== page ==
Food Waste for Solar Storage
Solar energy still has a problem. Storage. Batteries are nice, but there are losses going to and from chemical storage. Water tanks can help use the light of day to warm our nights, but they don’t hold on to their heat for the long term.
To turn the heat from our summer sun to heat for our winters we may soon be able to turn to our leftovers. There’s no dearth of the stuff. Some 40 percent of U.S. food ends up in the trash, of which 97 percent winds up in a landfill. That’s 33 million tons per year, if you prefer your stats by weight.
There’s gold in those hills of rotting comestibles, in the form of sugar alcohols. They have a high storage capacity, they’re safe, and thanks to our wastefulness, they’re plentiful. “The major problem with using sugar alcohols as heat storage is they are quite slow in terms of its heat transfer kinetics,” says Huaichen Zhang, a mechanical engineer at the Netherlands’ Eindhoven University of Technology. Now Zhang may have found a way to fix that problem.
Where the heat conductivity of sugar alcohols is below one Calvin per watt per meter, the heat conductivity of nanoscale carbon structures, like graphene or carbon nanotubes, is a thousand watts per meter per Calvin. “What if you mix them up?” asks Zhang. “What if you combine them, make a sort of composite material? How can it improve the heat conductivity?”
To answer the question, Zhang ran a molecular-scale simulation, using molecular dynamics modeling methods, to see exactly how the heat transferred from the carbon to the sugar alcohols and vice versa. In 2015, he examined two possible mechanisms. The first, heating the carbon layer with a laser beam, proved too slow to produce any real advantage. The second is more promising: transferring heat from sugar alcohol to sugar alcohol, using the carbon as a sort of heat transfer medium. “So the heat passes through it, instead of transferring into it and out of it again,” says Zhang.
Using this mechanism, Zhang showed that when mixed with erythritol and xylitol, two sugar alcohols commonly found in food, carbon nanotubes with larger diameters were better at conducting heat. Higher density combos also improved head conductivity.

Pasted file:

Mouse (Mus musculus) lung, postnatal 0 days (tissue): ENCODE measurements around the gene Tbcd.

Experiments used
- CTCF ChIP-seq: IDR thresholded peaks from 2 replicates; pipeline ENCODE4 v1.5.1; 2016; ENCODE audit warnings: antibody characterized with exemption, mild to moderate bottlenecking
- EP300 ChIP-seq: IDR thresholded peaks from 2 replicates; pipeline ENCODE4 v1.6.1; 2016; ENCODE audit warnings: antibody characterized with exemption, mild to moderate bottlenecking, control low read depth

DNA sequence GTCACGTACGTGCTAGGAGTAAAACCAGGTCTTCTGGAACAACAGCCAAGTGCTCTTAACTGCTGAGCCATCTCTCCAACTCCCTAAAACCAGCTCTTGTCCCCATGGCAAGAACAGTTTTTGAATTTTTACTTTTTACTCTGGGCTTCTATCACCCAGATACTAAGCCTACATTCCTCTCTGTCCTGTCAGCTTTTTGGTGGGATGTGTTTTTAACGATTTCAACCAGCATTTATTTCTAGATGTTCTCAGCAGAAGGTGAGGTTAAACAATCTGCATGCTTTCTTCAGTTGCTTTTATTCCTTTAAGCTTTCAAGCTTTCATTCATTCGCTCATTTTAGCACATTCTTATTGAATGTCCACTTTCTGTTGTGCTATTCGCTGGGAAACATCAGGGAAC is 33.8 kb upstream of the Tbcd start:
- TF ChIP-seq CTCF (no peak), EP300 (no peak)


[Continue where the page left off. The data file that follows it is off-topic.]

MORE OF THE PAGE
That’s great for getting the heat locked up in the sugar alcohols. But when the time comes to use that heat, we don’t yet know how to get it quickly. “It seems that the higher the storage energy density is, the harder it is to get the energy out,” says Zhang. “These are the major problems we want to solve: To increase the crystal growth speed, to increase the heat power, and the discharge power, so we can get the heat out as fast as possible, and as much as possible and whenever we want it. Currently we don’t know how to do it.”
Though that may sound like a full plate of research, Zhang thinks those problems are eminently solvable and that a real-world application will be available in a not-too-distant future.
“Actually it’s not that far off, if you just want the material,” he says. “To commercialize it, we have a ways to go.”
Michael Abrams is an independent writer.
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The major problem with using sugar alcohols as heat storage is they are quite slow in terms of its heat transfer kinetics.Huaichen Zhang, Eindhoven University of Technology